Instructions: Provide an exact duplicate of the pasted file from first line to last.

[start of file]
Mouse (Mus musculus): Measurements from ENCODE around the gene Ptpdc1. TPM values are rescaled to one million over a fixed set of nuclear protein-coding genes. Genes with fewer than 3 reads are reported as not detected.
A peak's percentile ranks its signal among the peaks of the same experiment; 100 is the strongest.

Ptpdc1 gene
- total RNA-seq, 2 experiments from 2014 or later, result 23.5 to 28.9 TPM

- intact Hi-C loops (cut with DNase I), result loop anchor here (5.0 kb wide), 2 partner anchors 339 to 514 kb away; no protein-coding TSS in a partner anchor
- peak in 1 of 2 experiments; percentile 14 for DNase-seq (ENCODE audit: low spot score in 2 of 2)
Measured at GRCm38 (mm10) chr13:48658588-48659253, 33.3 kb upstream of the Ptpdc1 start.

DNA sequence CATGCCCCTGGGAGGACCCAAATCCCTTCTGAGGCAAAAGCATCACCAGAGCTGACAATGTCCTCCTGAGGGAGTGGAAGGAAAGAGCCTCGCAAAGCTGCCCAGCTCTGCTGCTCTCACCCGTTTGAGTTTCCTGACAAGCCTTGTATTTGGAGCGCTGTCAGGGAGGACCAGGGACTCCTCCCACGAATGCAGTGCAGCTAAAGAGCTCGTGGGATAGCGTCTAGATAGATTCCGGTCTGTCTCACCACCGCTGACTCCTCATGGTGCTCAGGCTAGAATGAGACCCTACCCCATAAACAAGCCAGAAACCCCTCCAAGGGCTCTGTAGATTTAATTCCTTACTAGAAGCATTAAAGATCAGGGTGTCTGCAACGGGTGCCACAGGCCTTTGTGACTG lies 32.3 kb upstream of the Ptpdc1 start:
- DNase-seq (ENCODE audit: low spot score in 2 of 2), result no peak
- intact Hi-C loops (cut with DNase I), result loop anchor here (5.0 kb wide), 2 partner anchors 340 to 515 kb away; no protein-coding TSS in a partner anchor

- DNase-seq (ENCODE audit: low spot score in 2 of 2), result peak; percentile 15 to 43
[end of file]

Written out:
Mouse (Mus musculus): Measurements from ENCODE around the gene Ptpdc1. TPM values are rescaled to one million over a fixed set of nuclear protein-coding genes. Genes with fewer than 3 reads are reported as not detected.
A peak's percentile ranks its signal among the peaks of the same experiment; 100 is the strongest.

Ptpdc1 gene
- total RNA-seq, 2 experiments from 2014 or later, result 23.5 to 28.9 TPM

- intact Hi-C loops (cut with DNase I), result loop anchor here (5.0 kb wide), 2 partner anchors 339 to 514 kb away; no protein-coding TSS in a partner anchor
- peak in 1 of 2 experiments; percentile 14 for DNase-seq (ENCODE audit: low spot score in 2 of 2)
Measured at GRCm38 (mm10) chr13:48658588-48659253, 33.3 kb upstream of the Ptpdc1 start.

DNA sequence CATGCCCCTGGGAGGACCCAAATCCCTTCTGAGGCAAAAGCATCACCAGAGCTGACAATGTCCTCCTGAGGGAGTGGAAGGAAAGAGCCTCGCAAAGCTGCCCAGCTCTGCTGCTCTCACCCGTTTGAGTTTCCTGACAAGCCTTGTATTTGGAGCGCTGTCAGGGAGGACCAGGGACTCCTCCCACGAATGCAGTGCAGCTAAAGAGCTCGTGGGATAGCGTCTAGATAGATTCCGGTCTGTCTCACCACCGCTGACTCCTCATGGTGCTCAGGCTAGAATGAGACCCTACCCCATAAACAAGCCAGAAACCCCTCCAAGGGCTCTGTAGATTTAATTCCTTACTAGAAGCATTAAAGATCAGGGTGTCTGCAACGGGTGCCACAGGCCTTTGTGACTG lies 32.3 kb upstream of the Ptpdc1 start:
- DNase-seq (ENCODE audit: low spot score in 2 of 2), result no peak
- intact Hi-C loops (cut with DNase I), result loop anchor here (5.0 kb wide), 2 partner anchors 340 to 515 kb away; no protein-coding TSS in a partner anchor

- DNase-seq (ENCODE audit: low spot score in 2 of 2), result peak; percentile 15 to 43